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The Merriweather girls at good old Rockhill…

The Merriweather girls at good old Rockhill (original 1932; edition 2012)

by Lizette M. Edholm

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171587,099 (3.75)7
Title:The Merriweather girls at good old Rockhill
Authors:Lizette M. Edholm
Info:RareBooksClub.com (2012), Paperback, 50 pages
Collections:Your library, To read

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The Merriweather girls at good old Rockhill, by Lizette M. Edholm (1932)



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As a young reader, I could never work up much enthusiasm for that "classic" (and ubiquitous) girl's series, Nancy Drew. I suppose I felt that once you'd read one, you'd read them all, and the writing itself just wasn't interesting enough to compensate for the formulaic nature of the books. Imagine my surprise when I discovered, a few years back, that the versions with which I was familiar were actually revised and condensed editions put out in the 1950s; and that the original books - first published in the 1930s - were longer, more individual, and much better written! They also, unfortunately, contained many social and political ideas that were outdated, and sometimes downright offensive.

Despite that fact, the slower narrative pace, the wonderful period details, and the quaint vocabulary - characters frequently have "chums," and drive "roadsters" or "touring cars" - make for a charming reading experience. Even the antiquated social ideas, while quite disconcerting at times, offer a fascinating glimpse into the mores and mindset of many of the people of that period. I devoured these "original" Nancy Drew titles, reprinted by Applewood Books, and found myself developing an interest in some of the other girls' series of the early twentieth century. I am always happy to discover a "new" series, particularly one I have never heard of before, and was therefore quite pleased when this title came through work.

The Merriweather Girls at Good Old Rock Hill is the final installment of a four-book series published in 1932. Like many such books, it provides a brief summary of the other titles in the first few pages, so the reader need have no fear of beginning at the end, as it were. It follows the adventures of five close friends (four originally) who attend the same boarding school, and together make up a private club they call the "Merriweather Girls." The girls all came from wealth and privelege, and have the sort of adventures that the average American girl of 1932 could only dream of: boarding school in an old castle, aviation lessons, shopping trips in New York City, etc. There are, of course, the necessary tensions and mysteries, the life-threatening final crisis (involving an airplane, naturally), and the expected happy resolution.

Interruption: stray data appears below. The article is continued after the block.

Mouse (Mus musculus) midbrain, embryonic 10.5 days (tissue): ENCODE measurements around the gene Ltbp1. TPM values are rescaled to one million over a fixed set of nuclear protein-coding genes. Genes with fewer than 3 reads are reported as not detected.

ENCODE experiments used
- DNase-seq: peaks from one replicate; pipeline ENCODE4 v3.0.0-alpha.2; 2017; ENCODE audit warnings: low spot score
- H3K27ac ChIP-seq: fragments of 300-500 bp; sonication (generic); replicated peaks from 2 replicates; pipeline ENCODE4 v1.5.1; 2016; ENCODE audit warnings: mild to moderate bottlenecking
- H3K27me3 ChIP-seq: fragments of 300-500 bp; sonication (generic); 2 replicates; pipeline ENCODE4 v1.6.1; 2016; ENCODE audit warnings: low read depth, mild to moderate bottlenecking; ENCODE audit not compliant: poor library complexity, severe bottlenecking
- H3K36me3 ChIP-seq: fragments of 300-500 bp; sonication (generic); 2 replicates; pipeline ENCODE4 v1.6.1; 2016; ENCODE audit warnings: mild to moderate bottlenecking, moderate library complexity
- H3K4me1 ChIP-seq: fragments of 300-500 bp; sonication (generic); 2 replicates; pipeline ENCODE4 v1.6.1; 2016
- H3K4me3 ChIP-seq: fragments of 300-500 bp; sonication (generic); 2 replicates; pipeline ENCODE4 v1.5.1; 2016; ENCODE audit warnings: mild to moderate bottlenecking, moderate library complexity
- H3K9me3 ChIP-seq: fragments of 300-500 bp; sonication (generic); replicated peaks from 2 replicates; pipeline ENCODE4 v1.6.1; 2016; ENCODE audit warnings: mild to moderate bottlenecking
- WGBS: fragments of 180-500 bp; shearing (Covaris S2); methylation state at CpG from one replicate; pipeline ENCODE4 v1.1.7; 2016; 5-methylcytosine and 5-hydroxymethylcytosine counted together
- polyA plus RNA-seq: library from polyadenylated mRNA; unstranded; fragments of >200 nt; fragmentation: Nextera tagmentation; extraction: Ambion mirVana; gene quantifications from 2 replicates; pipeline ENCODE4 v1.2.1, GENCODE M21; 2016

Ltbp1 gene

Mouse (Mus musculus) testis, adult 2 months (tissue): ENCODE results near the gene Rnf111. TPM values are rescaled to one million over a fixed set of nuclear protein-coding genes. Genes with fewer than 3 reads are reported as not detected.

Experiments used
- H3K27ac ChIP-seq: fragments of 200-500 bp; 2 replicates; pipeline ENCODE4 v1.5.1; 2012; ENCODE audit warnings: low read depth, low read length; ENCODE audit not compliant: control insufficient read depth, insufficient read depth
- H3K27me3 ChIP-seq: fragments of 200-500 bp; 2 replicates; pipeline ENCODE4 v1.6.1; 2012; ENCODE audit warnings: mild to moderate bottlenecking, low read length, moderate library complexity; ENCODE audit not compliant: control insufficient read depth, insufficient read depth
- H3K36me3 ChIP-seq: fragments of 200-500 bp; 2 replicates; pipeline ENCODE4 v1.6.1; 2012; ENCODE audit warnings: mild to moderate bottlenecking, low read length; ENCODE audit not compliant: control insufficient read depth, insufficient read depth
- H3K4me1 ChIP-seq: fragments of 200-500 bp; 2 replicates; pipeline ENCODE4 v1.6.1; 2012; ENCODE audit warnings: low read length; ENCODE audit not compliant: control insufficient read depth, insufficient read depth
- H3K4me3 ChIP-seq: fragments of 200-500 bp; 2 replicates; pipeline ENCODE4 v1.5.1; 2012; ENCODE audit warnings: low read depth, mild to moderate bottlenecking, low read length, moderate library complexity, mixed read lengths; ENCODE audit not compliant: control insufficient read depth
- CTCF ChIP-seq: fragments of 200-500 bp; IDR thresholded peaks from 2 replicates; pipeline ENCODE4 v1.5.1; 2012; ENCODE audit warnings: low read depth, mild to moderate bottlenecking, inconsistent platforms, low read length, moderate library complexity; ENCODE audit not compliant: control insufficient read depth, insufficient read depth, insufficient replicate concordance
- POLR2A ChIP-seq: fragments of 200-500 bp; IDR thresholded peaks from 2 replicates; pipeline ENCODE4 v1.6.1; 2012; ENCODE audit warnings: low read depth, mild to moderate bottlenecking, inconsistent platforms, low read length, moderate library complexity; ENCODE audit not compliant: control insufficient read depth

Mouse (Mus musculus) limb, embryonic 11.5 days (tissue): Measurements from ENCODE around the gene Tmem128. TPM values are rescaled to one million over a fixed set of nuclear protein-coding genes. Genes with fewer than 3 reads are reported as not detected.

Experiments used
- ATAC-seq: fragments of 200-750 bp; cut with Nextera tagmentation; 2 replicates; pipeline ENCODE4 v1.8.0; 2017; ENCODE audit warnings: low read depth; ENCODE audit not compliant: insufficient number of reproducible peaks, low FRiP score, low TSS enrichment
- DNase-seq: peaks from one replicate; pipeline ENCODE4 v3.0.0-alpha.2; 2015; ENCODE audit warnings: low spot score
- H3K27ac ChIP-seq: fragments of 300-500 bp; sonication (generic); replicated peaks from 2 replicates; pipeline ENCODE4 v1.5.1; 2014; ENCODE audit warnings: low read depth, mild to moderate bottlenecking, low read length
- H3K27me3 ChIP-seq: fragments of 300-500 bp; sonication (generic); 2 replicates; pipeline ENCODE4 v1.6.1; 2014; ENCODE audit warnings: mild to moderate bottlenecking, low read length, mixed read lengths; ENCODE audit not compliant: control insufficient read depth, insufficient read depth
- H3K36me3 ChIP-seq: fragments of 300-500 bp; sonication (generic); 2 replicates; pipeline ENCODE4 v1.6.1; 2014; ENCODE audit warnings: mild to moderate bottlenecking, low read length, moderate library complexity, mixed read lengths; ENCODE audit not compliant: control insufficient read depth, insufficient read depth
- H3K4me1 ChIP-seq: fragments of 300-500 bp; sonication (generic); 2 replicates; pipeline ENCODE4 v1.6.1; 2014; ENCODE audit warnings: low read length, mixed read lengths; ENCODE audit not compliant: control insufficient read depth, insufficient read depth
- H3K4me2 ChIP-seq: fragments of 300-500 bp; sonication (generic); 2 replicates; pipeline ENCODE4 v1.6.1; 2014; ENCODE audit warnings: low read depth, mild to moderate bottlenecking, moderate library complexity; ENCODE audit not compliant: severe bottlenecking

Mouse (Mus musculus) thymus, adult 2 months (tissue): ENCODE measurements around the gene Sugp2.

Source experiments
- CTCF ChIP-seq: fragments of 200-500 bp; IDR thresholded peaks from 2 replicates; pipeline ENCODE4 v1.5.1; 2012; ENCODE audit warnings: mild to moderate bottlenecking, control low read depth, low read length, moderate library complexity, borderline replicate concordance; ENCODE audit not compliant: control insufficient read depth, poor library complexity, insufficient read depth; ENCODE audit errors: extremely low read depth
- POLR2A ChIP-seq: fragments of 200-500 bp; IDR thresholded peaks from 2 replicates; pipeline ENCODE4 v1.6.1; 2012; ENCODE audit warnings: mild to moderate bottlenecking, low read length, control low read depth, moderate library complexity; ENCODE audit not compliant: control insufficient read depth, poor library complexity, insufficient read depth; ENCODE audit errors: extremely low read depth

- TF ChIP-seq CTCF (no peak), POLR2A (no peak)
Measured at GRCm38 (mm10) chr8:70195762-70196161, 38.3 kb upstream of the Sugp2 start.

While the writing here is somewhat uneven, with a tendency to jump quite suddenly from the conclusion of one scene into the description of the next; and the "mystery" is blatantly obvious in its solution, I did find myself enjoying the book. The strict adherence to the idea of honor, particularly on the part of Bet Baxter, was refreshing to see, although I think some modern readers might be surprised at how scrupulously the characters define honesty. The book had a curious mixture of progressive and conservative tendencies, as it concerns the status of women. On the one hand, the author seems to have a "can-do" attitude about girls, asserting that they can do many of the things that boys do: driving, flying, etc. On the other hand, she also seems to adhere to the Victorian notion of female "goodness," in which girls should be endlessly forgiving, almost angelic in nature.

Finally, I was particularly struck by two things while reading about the Merriweather Girls and their many adventures. The first was Bet Baxter's reflection that if she "were one of those sweet, kindly souls you read about in books, I'd ask that girl to spend the vacation with me, and then the unpleasant jealousy or whatever it is, would suddenly clear up"(114). Naturally, Bet ends up doing just that. But the passage in question reminded me strongly of many short stories written by the wonderful Canadian author, L.M. Montgomery, in which the plot resolution comes as the result of just such a holiday invitation. The reference, whether or not it was to Montgomery specifically, made me smile. Second, I had to laugh when the characters refer to the abnormally large size 7 shoes of one of their number! And you thought we had body-image problems these days...! ( )
1 vote AbigailAdams26 | Jun 28, 2013 |
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The fourth volume of the series sees the Merriweather Girls attending exclusive boarding school Rockhill, where they have many adventures.
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